Medical marijuana is legal as a prescription for patients in 15 states. That goes not only for marijuana that people can smoke, but also pot that they can eat and even drink.
Now a new marijuana soda drink has stirred up controversy, because some say it could be tempting for children.
Some medical marijuana stores in San Jose, Calif., have sold food containing marijuana, like cheese crackers, funny honey and even soda.
Just one of the 12-ounce bottles of soda contains a whopping 2.5 grams of dried cannabis -- the same amount that can be found in an average marijuana joint.
The marijuana-laced sodas will go on sale in February in Colorado where medical marijuana is legal. While it's not the first soda to include pot, it comes with packaging that could be enticing to children. That fact concerns narcotics officers like Bob Cooke.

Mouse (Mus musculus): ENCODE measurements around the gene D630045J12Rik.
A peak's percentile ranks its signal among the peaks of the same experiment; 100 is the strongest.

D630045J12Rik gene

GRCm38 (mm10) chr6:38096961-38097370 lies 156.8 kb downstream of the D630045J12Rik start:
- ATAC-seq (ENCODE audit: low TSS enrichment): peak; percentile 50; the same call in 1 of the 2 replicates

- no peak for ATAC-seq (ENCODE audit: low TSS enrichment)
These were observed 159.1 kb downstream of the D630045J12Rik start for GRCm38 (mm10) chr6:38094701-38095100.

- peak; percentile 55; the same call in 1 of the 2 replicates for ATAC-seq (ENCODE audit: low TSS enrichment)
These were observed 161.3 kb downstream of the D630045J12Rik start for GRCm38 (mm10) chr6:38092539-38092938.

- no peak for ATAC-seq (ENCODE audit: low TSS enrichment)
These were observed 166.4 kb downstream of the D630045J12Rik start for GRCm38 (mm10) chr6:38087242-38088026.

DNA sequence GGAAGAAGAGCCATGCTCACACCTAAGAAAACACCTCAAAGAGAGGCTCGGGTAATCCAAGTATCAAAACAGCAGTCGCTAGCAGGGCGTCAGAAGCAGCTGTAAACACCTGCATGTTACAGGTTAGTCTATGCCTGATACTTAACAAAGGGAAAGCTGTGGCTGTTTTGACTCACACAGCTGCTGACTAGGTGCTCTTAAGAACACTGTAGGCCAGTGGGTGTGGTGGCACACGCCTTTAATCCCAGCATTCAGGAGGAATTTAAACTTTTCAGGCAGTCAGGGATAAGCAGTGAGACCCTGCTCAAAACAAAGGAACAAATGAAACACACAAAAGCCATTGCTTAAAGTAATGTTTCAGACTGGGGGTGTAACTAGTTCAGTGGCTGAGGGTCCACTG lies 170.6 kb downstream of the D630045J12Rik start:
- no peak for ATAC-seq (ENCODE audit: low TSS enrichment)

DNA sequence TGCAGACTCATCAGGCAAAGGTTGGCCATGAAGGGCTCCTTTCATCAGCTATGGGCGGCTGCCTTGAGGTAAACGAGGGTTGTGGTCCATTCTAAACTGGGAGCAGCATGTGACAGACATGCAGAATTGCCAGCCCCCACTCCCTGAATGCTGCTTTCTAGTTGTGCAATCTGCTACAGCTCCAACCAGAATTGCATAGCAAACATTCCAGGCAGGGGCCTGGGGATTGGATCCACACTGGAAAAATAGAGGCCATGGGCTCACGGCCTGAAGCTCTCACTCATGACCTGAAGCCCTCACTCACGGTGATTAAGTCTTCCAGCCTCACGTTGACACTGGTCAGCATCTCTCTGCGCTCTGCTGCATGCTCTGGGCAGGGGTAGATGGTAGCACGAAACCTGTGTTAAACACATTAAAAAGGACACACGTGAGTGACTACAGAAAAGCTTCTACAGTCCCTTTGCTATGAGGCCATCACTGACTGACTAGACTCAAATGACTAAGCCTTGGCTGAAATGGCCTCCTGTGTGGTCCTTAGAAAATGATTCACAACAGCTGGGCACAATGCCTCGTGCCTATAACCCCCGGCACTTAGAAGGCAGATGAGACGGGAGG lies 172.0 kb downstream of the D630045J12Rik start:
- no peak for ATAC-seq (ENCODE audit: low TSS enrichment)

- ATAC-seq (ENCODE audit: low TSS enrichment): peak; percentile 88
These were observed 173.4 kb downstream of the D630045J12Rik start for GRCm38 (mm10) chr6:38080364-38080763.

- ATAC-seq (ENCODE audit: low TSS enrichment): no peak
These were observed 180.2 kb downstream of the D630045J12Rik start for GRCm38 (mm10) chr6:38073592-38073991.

"This should appear to be a legitimate form of medication, not a soda pop that children could easily confuse as a real soda pop," Cooke said.
However, Dave Hodges, who runs a medical marijuana dispensary, said parents need to protect their children.
"Pills are just as easy to get their hands on and should be kept in a safe place and that is the responsibility of the parent," Hodges said.
This is not the first food and drug combo controversy. The last one to create a nationwide buzz was called Whipped Lightning, a type of whipped cream that contains 15 percent alcohol.
It became popular on college campuses.
"Even regular whipped cream is something people don't use in moderation -- alcoholic whipped cream, I don't know if that would be a good idea," said Lisette Diaz, a college student of the University of Central Florida.
While these drug-laced foods may be sold in limited settings, their appeal to minors is a red alert for drug enforcement officers and parents alike.